"In 1908 a book appeared on the shelves of American bookstores that was destined to garner interest throughout the world, so much so that today it has gone through more than seventy editions in America alone. This book was The Aquarian Gospel of Jesus the Christ by Levi H. Dowling.
Immediately it evoked a response in those who intuited and sought for a deeper meaning of the person and teachings of Jesus of Nazareth. Many at that time, as well as today, could not honestly accept the limited interpretation of Jesus and his words that was offered by Churchianity, an acceptance that would have obligated them to reject him as but one of many misperceiving religionists of the past. For them the Aquarian Gospel was truly Light in Darkness, a fount of life-giving knowledge.
With penetrating insight, Abbot George Burke illumines the practical value of the Aquarian Gospel for spiritual seekers, and the timelessness of this classic writing.. With a unique perspective of a lifetime of study and practice of both Eastern and Western spirituality, Abbot George mines the treasures of the Aquarian Gospel and presents them in an easily intelligible fashion for those wishing to put these priceless teachings into practice."
From the Author
What were (and are) the advantages of the Aquarian Gospel for seekers of deeper truth?
Firstly, it made no claim to be "the word of God" or even perfect-much less infallible-in its expression. Nor was it some kind of "new revelation for a new age." It was a transcription of the psychic investigations made by Dowling into what is popularly known as "the akashic records." It was entirely subjective and made no demands to be accepted in whole or even in part. Dowling saw and spoke; the rest was up to the reader. No promised blessings or curses were set forth to those who accepted or rejected it. That was left up to the "true believers" of the "mainstream churches."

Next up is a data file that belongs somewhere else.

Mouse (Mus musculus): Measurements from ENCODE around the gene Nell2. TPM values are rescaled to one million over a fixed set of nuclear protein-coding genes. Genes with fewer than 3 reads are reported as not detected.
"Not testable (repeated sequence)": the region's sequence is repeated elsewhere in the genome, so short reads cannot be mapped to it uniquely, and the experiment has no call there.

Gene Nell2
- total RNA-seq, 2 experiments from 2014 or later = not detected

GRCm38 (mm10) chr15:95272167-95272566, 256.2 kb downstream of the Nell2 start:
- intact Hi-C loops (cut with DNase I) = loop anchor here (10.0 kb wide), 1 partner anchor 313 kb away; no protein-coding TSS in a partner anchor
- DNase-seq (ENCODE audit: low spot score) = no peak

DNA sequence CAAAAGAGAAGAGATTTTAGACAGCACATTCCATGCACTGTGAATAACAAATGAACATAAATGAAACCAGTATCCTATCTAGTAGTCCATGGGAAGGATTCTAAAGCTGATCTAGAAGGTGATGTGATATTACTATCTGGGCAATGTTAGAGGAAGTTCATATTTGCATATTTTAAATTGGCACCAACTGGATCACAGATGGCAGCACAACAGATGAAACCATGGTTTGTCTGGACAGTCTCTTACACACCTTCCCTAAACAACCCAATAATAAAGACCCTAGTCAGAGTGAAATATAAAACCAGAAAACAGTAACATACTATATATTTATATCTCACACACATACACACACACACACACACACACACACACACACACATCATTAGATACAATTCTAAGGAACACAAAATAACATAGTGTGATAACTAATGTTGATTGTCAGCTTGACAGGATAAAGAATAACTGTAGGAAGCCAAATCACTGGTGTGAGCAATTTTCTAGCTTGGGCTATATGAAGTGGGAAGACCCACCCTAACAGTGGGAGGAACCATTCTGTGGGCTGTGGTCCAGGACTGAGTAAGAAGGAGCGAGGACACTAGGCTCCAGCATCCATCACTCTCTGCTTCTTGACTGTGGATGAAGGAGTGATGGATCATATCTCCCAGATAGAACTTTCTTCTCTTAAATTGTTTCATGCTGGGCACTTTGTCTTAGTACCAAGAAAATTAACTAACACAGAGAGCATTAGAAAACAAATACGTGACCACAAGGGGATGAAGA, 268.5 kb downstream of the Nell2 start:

Secondly, it was not a translation of Jesus' original Aramaic speech, but Dowling's relaying of the concepts that underlay the outer words of Jesus, for that was what was conveyed in his investigations. For this reason we find anachronistic words like "harpsichord" and "photograph" used in the text to convey the idea, but not the literal wording. Whether he caught the inner meanings correctly was a matter for the reader to decide. Nor could it be used as an authoritarian club to beat unbelievers or doubters into submission, or a razor to dissect Jesus' words into hair-splitting dogmatics. Although its being put down in English was advantageous to those who knew that language, recourse to dictionaries could not be a basis for proving "the truth" about any passage.
Thirdly, the message conveyed in its pages was not the inbred deformity of "orthodox" Christianity, but the universal message found at the heart of all valid religions-religions whose study was recommended to better understand the person and teachings of Jesus. (Some years back a priest of the Saint Thomas Christian [Malankara Orthodox] Church of India said to me: "You cannot understand the teachings of Jesus if you do not know the scriptures of Hindu religion." Thus students of the Aquarian Gospel are urged to study Taoism, Hinduism, Buddhism, Zoroastrianism, and Judaism on an equal footing. How greatly-and blessedly-this contrasts with the bitter and hostile exclusivity of "orthodox" Christianity which cannot survive outside the confines of pious arrogance, narrowness, and ignorance.